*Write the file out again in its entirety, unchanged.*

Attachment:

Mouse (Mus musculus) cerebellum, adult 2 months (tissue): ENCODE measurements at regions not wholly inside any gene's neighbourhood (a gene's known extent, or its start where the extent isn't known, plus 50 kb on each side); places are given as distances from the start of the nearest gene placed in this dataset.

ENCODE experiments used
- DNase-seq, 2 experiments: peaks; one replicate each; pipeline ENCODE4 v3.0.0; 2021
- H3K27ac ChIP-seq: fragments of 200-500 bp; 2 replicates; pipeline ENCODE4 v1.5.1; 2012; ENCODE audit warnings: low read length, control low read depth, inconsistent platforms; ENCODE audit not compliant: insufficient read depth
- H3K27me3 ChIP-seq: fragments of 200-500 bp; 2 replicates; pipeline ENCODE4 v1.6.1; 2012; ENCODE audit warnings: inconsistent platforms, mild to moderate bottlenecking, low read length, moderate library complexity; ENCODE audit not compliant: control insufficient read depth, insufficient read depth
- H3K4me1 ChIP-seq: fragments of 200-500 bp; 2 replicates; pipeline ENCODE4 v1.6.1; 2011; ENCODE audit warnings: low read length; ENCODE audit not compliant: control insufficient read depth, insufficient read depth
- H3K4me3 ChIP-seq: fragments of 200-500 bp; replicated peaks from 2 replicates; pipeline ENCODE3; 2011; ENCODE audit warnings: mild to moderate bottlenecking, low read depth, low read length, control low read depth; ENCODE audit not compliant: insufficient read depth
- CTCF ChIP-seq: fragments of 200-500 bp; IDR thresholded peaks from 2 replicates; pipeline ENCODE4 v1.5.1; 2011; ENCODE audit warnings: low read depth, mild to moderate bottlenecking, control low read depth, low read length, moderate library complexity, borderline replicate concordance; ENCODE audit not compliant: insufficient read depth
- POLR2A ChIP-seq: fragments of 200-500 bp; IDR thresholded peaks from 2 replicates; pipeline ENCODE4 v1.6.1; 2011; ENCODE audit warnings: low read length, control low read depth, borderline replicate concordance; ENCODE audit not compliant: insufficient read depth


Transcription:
Mouse (Mus musculus) cerebellum, adult 2 months (tissue): ENCODE measurements at regions not wholly inside any gene's neighbourhood (a gene's known extent, or its start where the extent isn't known, plus 50 kb on each side); places are given as distances from the start of the nearest gene placed in this dataset.

ENCODE experiments used
- DNase-seq, 2 experiments: peaks; one replicate each; pipeline ENCODE4 v3.0.0; 2021
- H3K27ac ChIP-seq: fragments of 200-500 bp; 2 replicates; pipeline ENCODE4 v1.5.1; 2012; ENCODE audit warnings: low read length, control low read depth, inconsistent platforms; ENCODE audit not compliant: insufficient read depth
- H3K27me3 ChIP-seq: fragments of 200-500 bp; 2 replicates; pipeline ENCODE4 v1.6.1; 2012; ENCODE audit warnings: inconsistent platforms, mild to moderate bottlenecking, low read length, moderate library complexity; ENCODE audit not compliant: control insufficient read depth, insufficient read depth
- H3K4me1 ChIP-seq: fragments of 200-500 bp; 2 replicates; pipeline ENCODE4 v1.6.1; 2011; ENCODE audit warnings: low read length; ENCODE audit not compliant: control insufficient read depth, insufficient read depth
- H3K4me3 ChIP-seq: fragments of 200-500 bp; replicated peaks from 2 replicates; pipeline ENCODE3; 2011; ENCODE audit warnings: mild to moderate bottlenecking, low read depth, low read length, control low read depth; ENCODE audit not compliant: insufficient read depth
- CTCF ChIP-seq: fragments of 200-500 bp; IDR thresholded peaks from 2 replicates; pipeline ENCODE4 v1.5.1; 2011; ENCODE audit warnings: low read depth, mild to moderate bottlenecking, control low read depth, low read length, moderate library complexity, borderline replicate concordance; ENCODE audit not compliant: insufficient read depth
- POLR2A ChIP-seq: fragments of 200-500 bp; IDR thresholded peaks from 2 replicates; pipeline ENCODE4 v1.6.1; 2011; ENCODE audit warnings: low read length, control low read depth, borderline replicate concordance; ENCODE audit not compliant: insufficient read depth